Because it's NBC's turn to air the Primetime Emmy Awards this year, and because the Peacock would understandably rather air its lucrative Sunday night NFL package in September, the ceremony will take place in late August again. And as an added wrinkle, this year's ceremony will actually happen on a Monday, August 25 at 8 p.m., with Seth Meyers hosting.

Between now and then, Dan and I will be making our picks for both who should and will win many of the major categories — if you're wagering, keep in mind that Dan tends to be much better at predicting the winners than I am, but also that he was just as flummoxed as I by last year's winners like Jeff Daniels, Merritt Wever and Bobby Cannavale — concluding with our predictions for Outstanding Drama Series.

Outstanding Drama Series

"Breaking Bad" (AMC)
"Downton Abbey" (PBS)
"Game of Thrones" (HBO)
"House of Cards" (Netflix)
"Mad Men" (AMC)
"True Detective" (HBO)

Should win
Alan's pick: "Breaking Bad." Its final batch of episodes did just about everything you would want in the end of an all-time great drama series, including a clever Choose Your Own Ending approach to the final three episodes that allowed viewers to choose between exactly how bleak they wanted the conclusion to feel, without invalidating the existence of the other two episodes. Rare is a single episode of a season good enough to justify a win, but the apocalyptic "Ozymandias" qualifies, and when you add in all the harrowing moments before and after, there's no other nominee that operated on this emotional level for as long and as well as "Breaking Bad" did. "Mad Men," "True Detective" and "Game of Thrones" had scenes and/or episodes that were at least in the neighborhood, but the totality of Walter White's final journey took place in a different hemisphere from the competition.
Dan's pick: "Breaking Bad" didn't deserve to win Outstanding Drama Series last year. Sorry. Those first eight episodes from the elongated-and-split final season were decent, at times thrilling TV, but they were just an appetizer. The last eight episodes were the main attraction, a towering flume ride plunging viewers into devastation at a breathless rate. It was a season that was almost without stumbles and the episode I didn't love -- Sorry, "To'hajiilee" -- many other people seem to have adored. So... Yeah. This is easy. I could tolerate arguments for "Mad Men," "True Detective" and "Game of Thrones" here, but I certainly wouldn't make them. This is not a hard preference to determine.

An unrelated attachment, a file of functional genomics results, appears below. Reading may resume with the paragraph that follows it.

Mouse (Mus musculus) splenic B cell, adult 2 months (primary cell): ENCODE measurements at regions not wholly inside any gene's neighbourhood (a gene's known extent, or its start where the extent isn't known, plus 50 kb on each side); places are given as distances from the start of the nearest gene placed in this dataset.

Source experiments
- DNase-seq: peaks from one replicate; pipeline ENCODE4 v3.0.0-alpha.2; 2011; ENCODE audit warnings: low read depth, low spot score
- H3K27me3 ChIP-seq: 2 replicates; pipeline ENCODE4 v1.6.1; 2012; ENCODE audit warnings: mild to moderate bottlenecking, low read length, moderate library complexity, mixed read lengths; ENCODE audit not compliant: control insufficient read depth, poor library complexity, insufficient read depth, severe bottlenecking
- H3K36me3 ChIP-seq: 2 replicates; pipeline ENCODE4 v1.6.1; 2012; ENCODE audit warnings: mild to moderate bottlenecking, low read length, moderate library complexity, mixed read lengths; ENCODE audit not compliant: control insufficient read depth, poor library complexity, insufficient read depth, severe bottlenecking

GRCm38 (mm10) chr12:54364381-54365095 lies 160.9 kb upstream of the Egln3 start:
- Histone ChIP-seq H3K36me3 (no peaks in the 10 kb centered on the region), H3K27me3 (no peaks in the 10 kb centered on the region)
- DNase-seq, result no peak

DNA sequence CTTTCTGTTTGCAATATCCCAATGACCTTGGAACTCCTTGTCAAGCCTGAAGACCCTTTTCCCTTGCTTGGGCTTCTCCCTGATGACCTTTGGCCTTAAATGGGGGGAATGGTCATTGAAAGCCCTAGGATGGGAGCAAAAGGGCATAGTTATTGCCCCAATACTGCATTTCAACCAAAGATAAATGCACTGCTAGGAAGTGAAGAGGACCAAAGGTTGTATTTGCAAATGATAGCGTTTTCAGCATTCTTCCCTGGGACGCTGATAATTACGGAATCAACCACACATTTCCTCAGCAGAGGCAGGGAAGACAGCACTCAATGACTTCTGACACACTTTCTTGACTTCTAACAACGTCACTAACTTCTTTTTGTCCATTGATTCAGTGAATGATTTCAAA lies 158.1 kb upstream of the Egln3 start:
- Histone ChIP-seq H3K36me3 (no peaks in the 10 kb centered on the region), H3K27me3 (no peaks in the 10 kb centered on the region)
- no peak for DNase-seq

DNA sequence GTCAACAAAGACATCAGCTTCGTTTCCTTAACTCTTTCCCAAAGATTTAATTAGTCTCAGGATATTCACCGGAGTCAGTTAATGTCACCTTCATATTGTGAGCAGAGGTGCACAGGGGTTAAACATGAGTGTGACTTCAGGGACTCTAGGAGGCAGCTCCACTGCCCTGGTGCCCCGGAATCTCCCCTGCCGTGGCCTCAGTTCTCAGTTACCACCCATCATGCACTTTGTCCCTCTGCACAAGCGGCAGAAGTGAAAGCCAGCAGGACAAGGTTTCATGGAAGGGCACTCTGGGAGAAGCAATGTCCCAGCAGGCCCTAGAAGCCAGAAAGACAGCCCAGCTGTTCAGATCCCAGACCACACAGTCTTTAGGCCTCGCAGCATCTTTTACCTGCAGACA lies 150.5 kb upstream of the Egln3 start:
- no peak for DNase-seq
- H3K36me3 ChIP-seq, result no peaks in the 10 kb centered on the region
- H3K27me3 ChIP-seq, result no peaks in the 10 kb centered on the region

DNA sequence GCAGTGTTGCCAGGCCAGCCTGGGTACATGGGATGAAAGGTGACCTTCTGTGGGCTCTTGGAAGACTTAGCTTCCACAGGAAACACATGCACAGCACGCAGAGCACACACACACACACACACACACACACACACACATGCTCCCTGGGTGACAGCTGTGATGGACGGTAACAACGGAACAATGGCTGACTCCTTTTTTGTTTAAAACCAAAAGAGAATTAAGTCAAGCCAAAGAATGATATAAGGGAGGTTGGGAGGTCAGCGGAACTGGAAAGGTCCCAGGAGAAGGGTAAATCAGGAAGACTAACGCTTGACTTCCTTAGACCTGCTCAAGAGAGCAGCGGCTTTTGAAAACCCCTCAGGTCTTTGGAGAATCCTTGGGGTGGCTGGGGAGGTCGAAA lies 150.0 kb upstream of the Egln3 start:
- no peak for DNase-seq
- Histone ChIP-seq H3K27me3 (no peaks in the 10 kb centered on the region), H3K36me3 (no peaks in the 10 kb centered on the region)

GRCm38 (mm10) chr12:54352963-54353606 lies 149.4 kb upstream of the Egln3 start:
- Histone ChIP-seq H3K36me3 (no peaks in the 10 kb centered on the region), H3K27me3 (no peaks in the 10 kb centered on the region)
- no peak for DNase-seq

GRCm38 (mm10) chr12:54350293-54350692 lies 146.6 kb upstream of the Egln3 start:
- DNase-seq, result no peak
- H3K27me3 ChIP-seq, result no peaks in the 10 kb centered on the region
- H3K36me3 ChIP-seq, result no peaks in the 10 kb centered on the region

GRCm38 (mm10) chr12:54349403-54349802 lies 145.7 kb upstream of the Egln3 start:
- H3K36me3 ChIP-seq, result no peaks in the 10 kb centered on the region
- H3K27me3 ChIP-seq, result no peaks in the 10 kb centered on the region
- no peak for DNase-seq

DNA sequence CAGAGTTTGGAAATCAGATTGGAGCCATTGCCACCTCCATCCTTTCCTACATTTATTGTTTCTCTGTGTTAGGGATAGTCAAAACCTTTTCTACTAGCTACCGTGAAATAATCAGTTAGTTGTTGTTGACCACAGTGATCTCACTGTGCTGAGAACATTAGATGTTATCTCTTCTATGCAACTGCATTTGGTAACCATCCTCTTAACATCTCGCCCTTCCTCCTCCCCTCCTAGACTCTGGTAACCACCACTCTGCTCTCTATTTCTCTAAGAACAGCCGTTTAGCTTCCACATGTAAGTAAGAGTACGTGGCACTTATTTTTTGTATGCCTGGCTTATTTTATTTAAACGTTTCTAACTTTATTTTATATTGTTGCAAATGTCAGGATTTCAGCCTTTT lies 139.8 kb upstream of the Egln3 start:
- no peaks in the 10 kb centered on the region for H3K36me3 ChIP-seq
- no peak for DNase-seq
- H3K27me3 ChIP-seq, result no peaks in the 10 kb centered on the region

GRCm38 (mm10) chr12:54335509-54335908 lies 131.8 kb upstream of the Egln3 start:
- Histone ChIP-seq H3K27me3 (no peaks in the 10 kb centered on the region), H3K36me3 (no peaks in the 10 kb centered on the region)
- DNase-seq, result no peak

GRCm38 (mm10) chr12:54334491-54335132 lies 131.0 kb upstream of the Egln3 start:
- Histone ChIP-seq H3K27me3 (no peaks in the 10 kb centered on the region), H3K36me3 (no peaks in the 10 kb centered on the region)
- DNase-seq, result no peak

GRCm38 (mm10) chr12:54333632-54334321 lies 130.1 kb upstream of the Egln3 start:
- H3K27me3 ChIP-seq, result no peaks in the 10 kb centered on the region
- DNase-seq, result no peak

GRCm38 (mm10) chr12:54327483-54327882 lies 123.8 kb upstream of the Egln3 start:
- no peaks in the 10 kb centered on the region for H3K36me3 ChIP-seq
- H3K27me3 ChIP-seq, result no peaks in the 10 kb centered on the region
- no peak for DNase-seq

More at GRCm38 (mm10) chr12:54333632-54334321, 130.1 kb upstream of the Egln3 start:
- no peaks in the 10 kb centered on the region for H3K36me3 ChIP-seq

Will win
Alan's pick: At the end of its final season, "Breaking Bad" felt like the runaway favorite in this and every other category for which it was nominated. But a long time has passed, and while nothing to air since September has been better, it's easy to imagine Emmy voters feeling like they paid their respects to the departed show with last year's win in this category, and that they'd rather move on to something newer and shinier like "True Detective." In the end, I think the overwhelming quality of the episodes, coupled with various types of "TD" backlash in the last few months, is enough for Gilligan and company to repeat here. But it also wouldn't be a shock if HBO got its first win in this category since the final season of "The Sopranos."
Dan's pick: "Downton Abbey" is silly here. The Emmy moment for "Mad Men" has passed, unless the second half of the season closes so absurdly strong that even those experiencing silly fatigue can't help but be reenergized. The year for "House of Cards" was last year. And, as "Game of Thrones" fans like to complain, Emmy voters hate genre shows so it'll never win. [This last statement is blatantly untrue. "Game of Thrones" has consistently been nominated in this category and copious others and it has never been the best show in this category, hence the losing.] That leaves "True Detective" and "Breaking Bad." As I've said many times, "Breaking Bad" sure looked like an iron-clad lock last fall, but then the hype avalanche made "True Detective look difficult to beat in whatever category it chose. But then the backlash ensued, as backlashes always ensue. The starpower and early adulation for "True Detective" burn bright and just because the people you follow on Twitter think the finale sucked doesn't mean that's a majority opinion. In fact, when I talk to people who aren't TV fanatics, I've never sensed any discontent. But when you get down to it, "Breaking Bad" puts together a better six-episode highlight reel than "True Detective" does and nearly a year after its finale, almost nobody has trained themselves to think that "Breaking Bad" ended on anything other than a high note.

PREVIOUSLY: Outstanding Movie/Miniseries | Outstanding Comedy & Drama Directing | Outstanding Comedy & Drama Writing | Outstanding Comedy & Drama Supporting Actress | Outstanding Comedy & Drama Supporting Actor | Outstanding Comedy & Drama Lead Actress | Outstanding Comedy & Drama Lead Actor | Outstanding Comedy Series

Alan Sepinwall may be reached at sepinwall@hitfix.com